When it hurts to crochet


I was going to post something different today, but I didn’t finish the crochet piece that goes with that post. It’s only a few more rows, but the last few days I noticed that I started to hold the yarn and hook differently, and that caused my stitches to change. This unconscious reaction to the discomfort in my wrist and fingers caused the simple basket to look uneven and sloppy.

The pain in my joints shows up every six or so months, and stays a few weeks. When it’s in my hands it’s more of an annoyance, a quiet, dull sensation that doesn’t really impact my daily activities. I have had it come and go since I was 13, and normally I don’t even mention it. Once a rheumatologist recommended homeopathic drops for it, so it is nothing serious. It just makes those stitches different as I try to avoid even that little pain.

Sometimes in life I try to avoid a little pain, and while it seems that nothing is changed, but just that little avoidance of something painful or uncomfortable can hinder me from achieving my goal. Coming back to the Church I knew one thing: I wanted to return to the Temple. I need a Temple recommend for that. I need to be active in my own ward to be able to get a Temple recommend. However, just the thought of going to my own ward gave me a panic attack. I couldn’t just do that. So to avoid the stress and pain, I went somewhere else. It was still better than not going anywhere, like for so many years before this summer, but it still wasn’t helping me to get to my goal. I needed to face that pain and with the help of lots of wonderful people in my ward, just get over it.

Of course it doesn’t always work like that with physical pain. While there are new projects I could start now, and finish them before I get back to my regular stitches, I think I’ll rest my hook for a few days, and get that book out of my crochet bag, and just enjoy a little more reading time.   Because that will make life better and more beautiful. IMG_0084


When the Day is Busy

onebrick…and I have three posts in drafts, but all of them need more work, but someone sends you a bunch of Conference memes, you get this post.

Tomorrow is my niece’s 8th birthday, and today she had her birthday party at an indoor playground place, here in Budapest. We all had fun, but boy, four 8-year-olds have enough energy to power a maller European nation for a week! I planned to take a few photos and then crochet, but instead I took over 200 photos and didn’t crochet. Hopefully there will be at least 10 good photos out of those 200! Hopefully tomorrow I’ll have a proper entry ready.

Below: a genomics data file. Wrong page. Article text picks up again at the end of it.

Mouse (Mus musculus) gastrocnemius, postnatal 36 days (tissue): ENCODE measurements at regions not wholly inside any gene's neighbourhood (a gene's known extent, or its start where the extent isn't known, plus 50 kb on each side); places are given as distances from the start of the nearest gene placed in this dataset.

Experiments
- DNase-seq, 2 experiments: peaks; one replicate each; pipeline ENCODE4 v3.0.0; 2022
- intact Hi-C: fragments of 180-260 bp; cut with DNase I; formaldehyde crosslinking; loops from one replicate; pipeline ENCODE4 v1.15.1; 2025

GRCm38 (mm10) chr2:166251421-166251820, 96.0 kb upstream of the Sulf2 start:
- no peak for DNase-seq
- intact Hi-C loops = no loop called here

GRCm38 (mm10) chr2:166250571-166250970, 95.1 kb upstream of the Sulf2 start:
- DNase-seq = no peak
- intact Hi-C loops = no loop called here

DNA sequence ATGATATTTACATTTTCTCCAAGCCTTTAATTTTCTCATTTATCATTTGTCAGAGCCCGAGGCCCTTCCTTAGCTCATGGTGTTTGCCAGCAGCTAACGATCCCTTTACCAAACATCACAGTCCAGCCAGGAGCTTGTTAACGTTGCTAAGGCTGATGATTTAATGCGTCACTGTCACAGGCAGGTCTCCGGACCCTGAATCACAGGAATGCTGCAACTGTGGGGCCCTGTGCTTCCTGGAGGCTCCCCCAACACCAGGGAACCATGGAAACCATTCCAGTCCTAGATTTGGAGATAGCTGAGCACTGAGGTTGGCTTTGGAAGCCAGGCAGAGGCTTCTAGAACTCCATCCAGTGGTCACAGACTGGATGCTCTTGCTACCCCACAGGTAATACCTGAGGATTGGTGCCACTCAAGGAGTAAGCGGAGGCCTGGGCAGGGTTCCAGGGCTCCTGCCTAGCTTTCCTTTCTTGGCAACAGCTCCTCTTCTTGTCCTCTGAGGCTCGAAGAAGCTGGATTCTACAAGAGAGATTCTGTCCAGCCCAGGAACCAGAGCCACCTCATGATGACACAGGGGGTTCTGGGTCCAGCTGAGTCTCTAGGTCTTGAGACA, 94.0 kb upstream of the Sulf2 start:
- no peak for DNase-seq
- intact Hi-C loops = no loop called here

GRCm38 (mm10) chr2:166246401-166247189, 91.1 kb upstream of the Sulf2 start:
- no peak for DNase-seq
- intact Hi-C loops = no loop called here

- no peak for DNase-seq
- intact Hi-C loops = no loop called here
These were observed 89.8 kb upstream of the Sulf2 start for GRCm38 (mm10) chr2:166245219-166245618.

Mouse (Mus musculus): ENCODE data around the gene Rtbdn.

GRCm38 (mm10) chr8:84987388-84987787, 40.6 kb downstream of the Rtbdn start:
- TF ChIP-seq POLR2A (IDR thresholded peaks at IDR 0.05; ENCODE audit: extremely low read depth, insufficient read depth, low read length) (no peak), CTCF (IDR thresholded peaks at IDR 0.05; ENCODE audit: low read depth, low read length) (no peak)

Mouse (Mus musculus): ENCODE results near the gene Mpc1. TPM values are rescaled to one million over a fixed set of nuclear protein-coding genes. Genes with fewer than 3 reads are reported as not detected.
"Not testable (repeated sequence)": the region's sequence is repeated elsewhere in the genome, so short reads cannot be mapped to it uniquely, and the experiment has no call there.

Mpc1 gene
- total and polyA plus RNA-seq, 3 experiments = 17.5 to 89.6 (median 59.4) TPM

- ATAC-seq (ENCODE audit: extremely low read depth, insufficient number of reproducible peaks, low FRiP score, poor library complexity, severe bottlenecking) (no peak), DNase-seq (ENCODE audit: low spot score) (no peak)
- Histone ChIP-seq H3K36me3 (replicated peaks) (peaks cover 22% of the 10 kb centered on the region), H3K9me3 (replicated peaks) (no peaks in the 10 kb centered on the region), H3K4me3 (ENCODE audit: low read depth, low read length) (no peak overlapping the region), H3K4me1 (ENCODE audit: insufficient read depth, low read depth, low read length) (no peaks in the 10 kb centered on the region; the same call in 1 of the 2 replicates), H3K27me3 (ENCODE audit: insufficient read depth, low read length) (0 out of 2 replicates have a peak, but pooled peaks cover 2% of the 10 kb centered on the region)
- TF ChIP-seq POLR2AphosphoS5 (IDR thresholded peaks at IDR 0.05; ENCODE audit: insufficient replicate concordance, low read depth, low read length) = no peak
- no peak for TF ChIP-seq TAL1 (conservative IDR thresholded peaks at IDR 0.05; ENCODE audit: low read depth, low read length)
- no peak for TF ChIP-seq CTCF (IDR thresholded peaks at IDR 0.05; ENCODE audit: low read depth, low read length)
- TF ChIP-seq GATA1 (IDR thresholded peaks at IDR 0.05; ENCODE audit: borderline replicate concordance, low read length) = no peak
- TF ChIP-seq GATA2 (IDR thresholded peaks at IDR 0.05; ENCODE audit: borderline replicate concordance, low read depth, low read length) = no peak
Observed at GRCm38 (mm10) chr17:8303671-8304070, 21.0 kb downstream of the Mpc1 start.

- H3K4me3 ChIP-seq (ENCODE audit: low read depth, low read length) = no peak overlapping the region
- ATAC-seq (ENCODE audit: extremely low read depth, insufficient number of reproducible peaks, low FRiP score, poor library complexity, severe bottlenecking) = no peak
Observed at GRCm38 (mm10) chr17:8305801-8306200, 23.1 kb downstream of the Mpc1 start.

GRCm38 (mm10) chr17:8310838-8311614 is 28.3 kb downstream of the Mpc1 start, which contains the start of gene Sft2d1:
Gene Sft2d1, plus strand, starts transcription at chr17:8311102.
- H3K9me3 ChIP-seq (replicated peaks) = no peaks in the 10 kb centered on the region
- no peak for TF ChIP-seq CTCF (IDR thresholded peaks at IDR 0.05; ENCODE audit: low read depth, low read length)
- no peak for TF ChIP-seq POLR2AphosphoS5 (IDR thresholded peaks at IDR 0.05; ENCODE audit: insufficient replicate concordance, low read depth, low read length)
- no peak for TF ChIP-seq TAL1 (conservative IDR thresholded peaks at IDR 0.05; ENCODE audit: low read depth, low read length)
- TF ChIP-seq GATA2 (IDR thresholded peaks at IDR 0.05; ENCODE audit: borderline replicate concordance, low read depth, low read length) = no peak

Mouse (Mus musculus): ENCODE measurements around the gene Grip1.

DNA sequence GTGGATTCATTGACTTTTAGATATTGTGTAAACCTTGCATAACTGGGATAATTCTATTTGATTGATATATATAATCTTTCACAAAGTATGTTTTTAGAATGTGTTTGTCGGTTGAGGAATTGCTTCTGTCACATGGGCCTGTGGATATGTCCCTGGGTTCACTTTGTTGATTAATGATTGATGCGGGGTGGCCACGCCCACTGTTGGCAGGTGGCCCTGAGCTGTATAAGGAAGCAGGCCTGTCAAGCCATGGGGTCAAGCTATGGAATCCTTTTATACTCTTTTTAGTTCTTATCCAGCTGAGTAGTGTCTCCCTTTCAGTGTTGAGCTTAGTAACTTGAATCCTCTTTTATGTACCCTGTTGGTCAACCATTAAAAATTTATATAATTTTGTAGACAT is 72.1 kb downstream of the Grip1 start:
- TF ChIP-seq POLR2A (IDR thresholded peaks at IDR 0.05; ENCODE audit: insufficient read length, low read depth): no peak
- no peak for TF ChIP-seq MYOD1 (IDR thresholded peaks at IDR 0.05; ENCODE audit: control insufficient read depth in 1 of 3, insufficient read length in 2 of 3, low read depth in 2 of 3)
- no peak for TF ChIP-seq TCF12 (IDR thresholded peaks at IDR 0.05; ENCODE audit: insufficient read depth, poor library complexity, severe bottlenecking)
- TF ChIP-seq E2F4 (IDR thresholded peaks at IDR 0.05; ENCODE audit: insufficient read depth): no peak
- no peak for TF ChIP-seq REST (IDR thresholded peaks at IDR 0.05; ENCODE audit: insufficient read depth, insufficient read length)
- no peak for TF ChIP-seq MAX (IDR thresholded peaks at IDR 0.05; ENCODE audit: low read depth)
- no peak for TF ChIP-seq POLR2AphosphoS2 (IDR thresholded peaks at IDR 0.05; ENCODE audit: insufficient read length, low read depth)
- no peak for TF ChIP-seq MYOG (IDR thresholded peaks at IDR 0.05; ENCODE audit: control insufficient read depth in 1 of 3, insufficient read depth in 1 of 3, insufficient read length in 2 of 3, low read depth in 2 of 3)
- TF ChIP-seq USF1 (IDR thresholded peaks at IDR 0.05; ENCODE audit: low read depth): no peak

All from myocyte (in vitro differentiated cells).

Catching Up Part 2 – September

2015-09-06 01.12.12September was a rather busy month, as it is usually the case in Service Desk settings. The first week of September often brings the second highest volumes of the year (after the first week of January), and we service desk people prepare for that as best as we can. It still often results in a lot of work, overtime, and just generally feeling rushed all the time. During this crazy silly month there were some activities we did as well.

One such event was the Corvin Movie Night. One of the movie theatres offered a full night of movies for about the equivalent of two tickets. My friend Judy and I went and saw some films we had wanted to see for a while like Trainwreck (Bill Hader is my favorite SNL alumn), and the most recent Mission Impossible movie (Simon Pegg was awesome). Since one of the movies we wanted to see was full we accidentally ended up seeing a great Spanish movie, “La isla mínima“. It was a pleasant surprise, a film that managed to keep my attention even at 2 a.m. after three other films. I highly recommend it.

Part of the event was an Instagram photo competition. Judy and I both uploaded a few snapshots from the cinema and I was lucky enough to win one of the movie vouchers for two! We used it to watch the second Maze Runner movie. It was fun to finally win something!

My sister, niece, and I made a visit to my frien Bea's. She lives in one if the suburban districts and has a huge garden. In the “olden days”mwe had one of our best team building events there. Bea and her then fiancé (now husband) Tomi have a cat, who was still quite a kitten back then. The two kids-my niece and the cat-had a blast playing in the garden. Despite rains in the morning and a forecast of more rain, we ended up with sunshine and only limited mud. We picked some apples while there, and came home with plenty of other fruits and vegetables from their garden. It was a very pleasant autumn afternoon.

At the end of September my niece decided she wanted to learn to crochet. We tried a bit at first, but after a while we ran into a problem. Can you see what it is.

Yes, she is legt-handed, which would not be a big problem if I was, too. Alas, I am not, and I'm still in the process of teaching myself to crochet left-handed so I can show her how to do it.


Catching Up Part 1 – Balatonföldvár